As a resident of Virginia, I can attest to the truth of this fact. The D.C. metro area is rich and gorges itself on the rest of the nation’s tax dollars, through both military and civilian expenditures. Our economy is far better than most of the rest of the nation. Our cost of living is also very high, it must be said, but still…

I don’t think people in other states realize how they are being ripped off to benefit this area, but voters are generally so apathetic that I guess it doesn’t matter. I would advocate moving the capitol to a new place, like the middle of Nebraska, but it would probably cost more in the long run than it would save.

A Chaos of Nothing

James Boswell wrote this in his journal on Monday, 22 October, 1781:

Walked to Craighouse and breakfasted with Lord Covington, whom I had not seen for many months. He was grown very dull of hearing, and gave me a discouraging view of life and old age and human existence. He said his memory was failed, and that the mind and body failed together; and he seemed to acquiesce in that dreary notion, without hope of restoration. And he said when one looked back on life, it was just a chaos of nothing.

 

The Synod of Carthage on Infant Baptism

Synod of Carthage (1 May 418):

“Anyone who denies that newborn infants are to be baptized or who says that they are baptized for the remission of sins but do not bear anything of original sin from Adam which is expiated by the washing of regeneration, so that as a consequence the form of baptism ‘for the remission of sins’ is understood to be not true but false in their case-let him be anathema.”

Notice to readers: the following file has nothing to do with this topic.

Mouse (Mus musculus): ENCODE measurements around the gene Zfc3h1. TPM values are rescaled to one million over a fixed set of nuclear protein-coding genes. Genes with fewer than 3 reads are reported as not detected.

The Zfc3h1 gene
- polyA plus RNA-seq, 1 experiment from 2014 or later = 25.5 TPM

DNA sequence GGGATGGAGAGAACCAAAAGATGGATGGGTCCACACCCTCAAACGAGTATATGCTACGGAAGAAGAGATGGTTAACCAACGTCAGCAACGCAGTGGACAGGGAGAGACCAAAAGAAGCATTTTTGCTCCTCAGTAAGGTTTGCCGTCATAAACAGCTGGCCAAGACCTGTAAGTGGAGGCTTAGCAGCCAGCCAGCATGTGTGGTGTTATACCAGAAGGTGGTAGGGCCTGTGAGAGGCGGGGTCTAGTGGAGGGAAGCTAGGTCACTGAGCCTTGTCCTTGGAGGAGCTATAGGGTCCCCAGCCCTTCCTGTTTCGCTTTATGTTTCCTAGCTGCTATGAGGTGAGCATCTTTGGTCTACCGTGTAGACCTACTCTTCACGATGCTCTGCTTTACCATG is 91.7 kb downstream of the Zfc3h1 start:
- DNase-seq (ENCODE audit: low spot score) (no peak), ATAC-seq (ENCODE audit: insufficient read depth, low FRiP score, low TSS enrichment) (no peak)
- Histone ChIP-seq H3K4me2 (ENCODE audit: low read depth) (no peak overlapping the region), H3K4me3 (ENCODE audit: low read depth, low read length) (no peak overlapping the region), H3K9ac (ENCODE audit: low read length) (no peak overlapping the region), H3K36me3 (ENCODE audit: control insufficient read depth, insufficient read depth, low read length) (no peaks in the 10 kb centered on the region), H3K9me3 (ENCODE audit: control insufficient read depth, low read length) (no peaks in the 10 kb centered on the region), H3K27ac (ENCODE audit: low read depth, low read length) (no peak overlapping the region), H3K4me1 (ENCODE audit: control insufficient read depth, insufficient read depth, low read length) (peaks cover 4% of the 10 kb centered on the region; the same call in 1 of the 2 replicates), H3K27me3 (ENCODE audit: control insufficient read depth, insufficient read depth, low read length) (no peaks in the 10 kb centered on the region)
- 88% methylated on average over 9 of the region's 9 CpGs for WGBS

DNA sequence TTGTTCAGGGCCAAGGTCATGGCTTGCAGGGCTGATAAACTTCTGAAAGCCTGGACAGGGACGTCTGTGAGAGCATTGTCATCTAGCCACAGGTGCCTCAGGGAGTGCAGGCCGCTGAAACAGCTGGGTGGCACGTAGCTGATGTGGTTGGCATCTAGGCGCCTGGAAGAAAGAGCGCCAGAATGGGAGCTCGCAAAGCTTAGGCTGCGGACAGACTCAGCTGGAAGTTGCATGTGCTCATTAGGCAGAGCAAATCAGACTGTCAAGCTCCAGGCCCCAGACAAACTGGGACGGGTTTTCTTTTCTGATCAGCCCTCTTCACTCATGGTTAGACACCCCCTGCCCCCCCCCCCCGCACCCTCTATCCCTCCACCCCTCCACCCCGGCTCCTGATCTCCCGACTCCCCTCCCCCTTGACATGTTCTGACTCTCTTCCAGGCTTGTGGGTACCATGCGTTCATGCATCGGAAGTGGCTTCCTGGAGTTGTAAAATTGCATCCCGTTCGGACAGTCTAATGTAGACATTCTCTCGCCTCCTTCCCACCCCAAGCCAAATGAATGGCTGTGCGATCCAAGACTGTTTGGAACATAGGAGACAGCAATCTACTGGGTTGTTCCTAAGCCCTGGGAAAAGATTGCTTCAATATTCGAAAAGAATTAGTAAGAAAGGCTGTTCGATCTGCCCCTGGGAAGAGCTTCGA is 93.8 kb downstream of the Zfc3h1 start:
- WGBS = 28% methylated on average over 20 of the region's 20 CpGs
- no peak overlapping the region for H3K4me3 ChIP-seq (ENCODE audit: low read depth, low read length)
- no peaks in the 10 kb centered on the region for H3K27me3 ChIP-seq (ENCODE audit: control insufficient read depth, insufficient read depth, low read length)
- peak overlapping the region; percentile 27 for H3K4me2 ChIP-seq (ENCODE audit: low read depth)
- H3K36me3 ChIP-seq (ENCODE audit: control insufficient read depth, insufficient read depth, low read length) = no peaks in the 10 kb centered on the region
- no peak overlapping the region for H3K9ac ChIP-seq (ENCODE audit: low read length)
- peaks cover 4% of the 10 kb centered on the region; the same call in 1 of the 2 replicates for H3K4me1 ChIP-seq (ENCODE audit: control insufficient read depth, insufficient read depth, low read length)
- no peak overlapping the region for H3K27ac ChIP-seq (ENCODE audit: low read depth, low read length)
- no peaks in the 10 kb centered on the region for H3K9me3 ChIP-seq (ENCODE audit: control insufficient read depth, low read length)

Fruits of the Sexual Revolution

I have been reading Updike again lately and the thing I get from him more than anything is that the sexual revolution changed everything. He thinks it is for the better, I think it was for the worse. That’s why this post at The Politics of the Cross Resurrected caught my eye. It says in part:

Of course sexual immorality was not invented in the 60s. What happened was that the promiscuity hitherto expressed mainly among the “upper” classes and the “intellectuals” was packaged for mass consumption, glorified, and sold to the middle and working classes as “liberation.”